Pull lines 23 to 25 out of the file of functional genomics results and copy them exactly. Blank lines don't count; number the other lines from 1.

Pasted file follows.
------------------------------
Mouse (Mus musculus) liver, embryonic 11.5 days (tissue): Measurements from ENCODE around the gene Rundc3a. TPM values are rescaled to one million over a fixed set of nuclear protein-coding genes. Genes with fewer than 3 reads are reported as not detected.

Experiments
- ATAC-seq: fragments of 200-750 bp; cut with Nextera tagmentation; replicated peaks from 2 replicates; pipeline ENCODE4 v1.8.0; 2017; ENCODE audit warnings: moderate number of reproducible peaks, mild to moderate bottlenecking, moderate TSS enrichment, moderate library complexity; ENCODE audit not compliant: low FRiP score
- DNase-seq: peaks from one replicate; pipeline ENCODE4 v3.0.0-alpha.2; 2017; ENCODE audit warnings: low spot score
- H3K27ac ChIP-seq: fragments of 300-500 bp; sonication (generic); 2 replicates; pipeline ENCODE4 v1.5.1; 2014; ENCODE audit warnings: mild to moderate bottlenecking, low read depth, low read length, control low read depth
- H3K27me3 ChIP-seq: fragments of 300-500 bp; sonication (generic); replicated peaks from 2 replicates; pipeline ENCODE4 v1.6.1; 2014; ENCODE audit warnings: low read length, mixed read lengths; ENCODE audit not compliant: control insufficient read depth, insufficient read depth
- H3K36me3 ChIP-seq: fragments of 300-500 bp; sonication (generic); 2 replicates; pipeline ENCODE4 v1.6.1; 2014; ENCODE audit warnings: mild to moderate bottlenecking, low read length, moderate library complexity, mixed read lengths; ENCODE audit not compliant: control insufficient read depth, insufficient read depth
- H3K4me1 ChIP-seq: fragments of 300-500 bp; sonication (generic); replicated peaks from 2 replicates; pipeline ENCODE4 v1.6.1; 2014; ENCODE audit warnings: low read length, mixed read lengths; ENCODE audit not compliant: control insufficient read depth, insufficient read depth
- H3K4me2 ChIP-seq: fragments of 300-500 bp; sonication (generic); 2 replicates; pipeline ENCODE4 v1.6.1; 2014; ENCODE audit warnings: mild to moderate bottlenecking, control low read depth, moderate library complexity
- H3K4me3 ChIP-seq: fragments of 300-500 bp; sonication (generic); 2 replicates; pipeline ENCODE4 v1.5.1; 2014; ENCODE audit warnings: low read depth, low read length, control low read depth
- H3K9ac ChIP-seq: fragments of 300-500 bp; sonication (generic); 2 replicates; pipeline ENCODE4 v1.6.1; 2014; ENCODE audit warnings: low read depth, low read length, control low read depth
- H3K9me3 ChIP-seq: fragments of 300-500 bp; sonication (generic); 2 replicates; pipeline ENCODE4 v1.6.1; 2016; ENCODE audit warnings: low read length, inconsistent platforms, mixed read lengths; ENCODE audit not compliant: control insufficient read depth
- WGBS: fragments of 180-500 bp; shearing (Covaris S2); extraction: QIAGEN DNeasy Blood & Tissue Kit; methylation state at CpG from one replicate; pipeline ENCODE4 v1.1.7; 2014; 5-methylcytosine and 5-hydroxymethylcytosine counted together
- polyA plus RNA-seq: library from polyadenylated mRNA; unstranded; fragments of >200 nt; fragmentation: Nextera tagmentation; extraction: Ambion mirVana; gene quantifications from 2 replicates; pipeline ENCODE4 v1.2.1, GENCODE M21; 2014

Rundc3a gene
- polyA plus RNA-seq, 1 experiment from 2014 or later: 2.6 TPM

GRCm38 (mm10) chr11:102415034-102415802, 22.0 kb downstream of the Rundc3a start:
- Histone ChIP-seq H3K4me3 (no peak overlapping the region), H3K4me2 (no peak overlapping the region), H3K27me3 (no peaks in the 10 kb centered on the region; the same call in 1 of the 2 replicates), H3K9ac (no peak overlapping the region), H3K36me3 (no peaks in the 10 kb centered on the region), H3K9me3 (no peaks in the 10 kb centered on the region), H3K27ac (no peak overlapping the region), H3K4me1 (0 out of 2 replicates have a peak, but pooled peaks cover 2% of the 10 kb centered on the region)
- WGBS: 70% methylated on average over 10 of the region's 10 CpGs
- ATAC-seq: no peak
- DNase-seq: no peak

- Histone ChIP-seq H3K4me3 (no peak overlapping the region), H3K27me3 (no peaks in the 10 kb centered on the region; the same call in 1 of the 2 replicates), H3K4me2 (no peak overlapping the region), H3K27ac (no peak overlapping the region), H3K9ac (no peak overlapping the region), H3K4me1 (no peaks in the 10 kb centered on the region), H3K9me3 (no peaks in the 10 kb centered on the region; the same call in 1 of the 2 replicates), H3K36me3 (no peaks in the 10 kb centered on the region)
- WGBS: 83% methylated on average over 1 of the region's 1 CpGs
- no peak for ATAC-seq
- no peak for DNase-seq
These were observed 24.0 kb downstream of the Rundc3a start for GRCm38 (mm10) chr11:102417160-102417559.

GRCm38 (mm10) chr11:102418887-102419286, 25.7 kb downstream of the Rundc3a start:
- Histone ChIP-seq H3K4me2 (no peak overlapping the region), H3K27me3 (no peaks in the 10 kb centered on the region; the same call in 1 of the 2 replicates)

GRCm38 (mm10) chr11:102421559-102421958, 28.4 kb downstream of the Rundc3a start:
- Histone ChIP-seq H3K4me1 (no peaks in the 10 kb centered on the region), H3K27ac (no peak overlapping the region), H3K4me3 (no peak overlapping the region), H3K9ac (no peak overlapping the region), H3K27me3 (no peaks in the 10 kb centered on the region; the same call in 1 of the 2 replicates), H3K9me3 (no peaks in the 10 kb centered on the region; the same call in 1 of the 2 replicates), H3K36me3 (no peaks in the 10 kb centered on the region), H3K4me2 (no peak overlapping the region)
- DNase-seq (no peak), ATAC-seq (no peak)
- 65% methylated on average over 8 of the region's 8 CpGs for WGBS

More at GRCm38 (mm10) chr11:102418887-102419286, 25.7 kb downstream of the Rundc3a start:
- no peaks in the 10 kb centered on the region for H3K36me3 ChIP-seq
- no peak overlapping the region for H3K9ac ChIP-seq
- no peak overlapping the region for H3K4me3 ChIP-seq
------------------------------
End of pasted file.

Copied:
- WGBS: 83% methylated on average over 1 of the region's 1 CpGs
- no peak for ATAC-seq
- no peak for DNase-seq